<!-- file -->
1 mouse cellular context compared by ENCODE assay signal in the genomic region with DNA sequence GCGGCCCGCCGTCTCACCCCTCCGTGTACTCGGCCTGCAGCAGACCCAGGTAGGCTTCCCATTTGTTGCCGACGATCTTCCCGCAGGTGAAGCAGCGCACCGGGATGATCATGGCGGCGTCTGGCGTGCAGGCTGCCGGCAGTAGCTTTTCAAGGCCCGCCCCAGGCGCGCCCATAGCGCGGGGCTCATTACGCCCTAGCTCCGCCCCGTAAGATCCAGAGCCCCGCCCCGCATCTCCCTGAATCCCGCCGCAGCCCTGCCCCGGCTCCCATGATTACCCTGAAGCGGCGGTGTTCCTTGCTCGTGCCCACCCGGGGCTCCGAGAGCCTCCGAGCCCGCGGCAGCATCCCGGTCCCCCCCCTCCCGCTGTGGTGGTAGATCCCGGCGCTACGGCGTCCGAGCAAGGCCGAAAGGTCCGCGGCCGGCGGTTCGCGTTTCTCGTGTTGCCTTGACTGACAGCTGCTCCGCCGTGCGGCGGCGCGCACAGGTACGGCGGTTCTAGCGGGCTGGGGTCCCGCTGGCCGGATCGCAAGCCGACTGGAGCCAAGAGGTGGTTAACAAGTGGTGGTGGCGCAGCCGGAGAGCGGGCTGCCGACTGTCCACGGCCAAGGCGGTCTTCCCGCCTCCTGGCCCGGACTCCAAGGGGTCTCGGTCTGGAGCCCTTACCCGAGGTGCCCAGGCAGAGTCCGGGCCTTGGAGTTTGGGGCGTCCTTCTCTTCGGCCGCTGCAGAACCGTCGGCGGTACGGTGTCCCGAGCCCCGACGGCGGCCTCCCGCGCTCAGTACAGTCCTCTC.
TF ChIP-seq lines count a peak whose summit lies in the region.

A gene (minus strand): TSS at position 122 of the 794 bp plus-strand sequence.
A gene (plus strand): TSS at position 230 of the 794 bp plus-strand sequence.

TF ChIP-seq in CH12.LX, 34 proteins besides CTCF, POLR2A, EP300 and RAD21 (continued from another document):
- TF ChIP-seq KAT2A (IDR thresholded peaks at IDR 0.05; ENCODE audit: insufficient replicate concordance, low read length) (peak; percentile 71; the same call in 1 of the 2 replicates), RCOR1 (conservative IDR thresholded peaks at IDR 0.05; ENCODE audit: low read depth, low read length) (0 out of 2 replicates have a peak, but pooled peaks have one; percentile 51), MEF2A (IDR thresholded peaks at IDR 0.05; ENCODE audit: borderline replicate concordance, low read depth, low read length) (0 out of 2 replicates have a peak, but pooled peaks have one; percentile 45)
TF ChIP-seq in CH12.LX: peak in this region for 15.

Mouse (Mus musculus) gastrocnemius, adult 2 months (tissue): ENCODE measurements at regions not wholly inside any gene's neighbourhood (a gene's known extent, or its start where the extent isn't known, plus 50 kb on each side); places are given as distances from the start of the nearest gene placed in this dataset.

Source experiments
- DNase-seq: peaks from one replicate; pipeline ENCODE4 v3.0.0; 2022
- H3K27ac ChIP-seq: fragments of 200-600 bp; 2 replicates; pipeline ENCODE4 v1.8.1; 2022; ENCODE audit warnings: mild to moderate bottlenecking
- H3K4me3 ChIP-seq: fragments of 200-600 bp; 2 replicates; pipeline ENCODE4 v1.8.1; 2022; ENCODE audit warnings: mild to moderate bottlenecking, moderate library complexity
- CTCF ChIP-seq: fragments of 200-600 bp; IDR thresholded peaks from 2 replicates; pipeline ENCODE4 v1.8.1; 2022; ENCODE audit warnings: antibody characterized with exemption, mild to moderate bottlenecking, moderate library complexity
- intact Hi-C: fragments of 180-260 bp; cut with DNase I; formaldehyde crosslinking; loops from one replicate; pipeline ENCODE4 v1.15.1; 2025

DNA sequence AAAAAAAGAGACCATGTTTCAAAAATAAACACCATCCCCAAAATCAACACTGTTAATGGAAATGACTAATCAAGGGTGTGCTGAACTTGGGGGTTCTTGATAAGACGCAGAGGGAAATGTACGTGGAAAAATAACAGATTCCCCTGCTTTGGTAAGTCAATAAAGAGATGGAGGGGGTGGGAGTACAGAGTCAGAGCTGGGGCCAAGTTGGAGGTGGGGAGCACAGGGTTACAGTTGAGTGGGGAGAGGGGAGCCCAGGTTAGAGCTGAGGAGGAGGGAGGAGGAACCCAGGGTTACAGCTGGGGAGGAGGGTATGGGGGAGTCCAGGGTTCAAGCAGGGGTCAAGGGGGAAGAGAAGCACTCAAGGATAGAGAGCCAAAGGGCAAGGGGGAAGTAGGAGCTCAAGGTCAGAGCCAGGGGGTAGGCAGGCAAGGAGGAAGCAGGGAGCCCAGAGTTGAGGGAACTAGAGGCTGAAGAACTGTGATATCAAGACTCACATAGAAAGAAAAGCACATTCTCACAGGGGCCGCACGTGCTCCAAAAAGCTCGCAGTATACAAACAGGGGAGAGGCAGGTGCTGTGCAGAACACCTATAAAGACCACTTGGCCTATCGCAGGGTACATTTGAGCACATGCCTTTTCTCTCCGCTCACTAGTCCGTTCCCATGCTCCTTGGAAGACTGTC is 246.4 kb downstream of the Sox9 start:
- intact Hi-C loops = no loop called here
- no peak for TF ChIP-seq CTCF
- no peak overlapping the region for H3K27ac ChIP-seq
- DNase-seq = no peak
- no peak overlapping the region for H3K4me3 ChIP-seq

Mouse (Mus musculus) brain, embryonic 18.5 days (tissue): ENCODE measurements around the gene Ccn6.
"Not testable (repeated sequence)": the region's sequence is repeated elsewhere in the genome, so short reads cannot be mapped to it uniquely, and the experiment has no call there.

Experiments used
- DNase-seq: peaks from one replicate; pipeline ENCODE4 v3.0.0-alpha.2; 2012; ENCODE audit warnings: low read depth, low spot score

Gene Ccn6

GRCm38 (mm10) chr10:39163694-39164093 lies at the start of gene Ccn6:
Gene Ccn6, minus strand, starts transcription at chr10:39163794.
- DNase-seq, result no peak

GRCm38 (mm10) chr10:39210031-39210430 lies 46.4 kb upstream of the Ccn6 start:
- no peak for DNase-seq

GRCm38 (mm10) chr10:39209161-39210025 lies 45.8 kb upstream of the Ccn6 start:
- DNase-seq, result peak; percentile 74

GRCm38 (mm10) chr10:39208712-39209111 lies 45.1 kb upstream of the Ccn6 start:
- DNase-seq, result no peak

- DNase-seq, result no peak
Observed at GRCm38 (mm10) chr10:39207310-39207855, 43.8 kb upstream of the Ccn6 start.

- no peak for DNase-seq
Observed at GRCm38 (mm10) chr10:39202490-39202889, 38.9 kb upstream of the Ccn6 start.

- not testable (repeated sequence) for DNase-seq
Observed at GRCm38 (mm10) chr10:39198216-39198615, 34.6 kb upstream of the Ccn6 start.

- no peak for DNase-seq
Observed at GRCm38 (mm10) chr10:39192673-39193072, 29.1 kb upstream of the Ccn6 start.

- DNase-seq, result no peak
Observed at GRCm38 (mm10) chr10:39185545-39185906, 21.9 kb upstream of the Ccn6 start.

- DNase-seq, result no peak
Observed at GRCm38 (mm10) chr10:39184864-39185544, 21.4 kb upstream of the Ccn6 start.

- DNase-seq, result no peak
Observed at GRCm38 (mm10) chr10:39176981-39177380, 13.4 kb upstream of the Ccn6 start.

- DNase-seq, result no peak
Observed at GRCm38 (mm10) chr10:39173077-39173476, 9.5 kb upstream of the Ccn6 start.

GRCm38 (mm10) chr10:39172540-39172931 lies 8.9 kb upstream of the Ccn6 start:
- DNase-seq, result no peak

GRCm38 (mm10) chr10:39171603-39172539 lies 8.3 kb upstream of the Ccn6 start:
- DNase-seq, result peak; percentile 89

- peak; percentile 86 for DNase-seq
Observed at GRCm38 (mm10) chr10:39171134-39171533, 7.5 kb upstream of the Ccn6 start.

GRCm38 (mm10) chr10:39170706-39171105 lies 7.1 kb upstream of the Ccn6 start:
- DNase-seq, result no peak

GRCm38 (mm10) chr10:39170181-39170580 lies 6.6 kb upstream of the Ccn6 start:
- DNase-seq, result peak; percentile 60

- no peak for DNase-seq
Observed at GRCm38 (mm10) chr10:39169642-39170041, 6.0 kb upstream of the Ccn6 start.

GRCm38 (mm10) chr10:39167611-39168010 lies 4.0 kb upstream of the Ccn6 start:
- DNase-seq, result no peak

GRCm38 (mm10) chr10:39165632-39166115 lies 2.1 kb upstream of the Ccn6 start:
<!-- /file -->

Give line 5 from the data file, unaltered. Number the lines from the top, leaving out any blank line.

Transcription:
TF ChIP-seq in CH12.LX, 34 proteins besides CTCF, POLR2A, EP300 and RAD21 (continued from another document):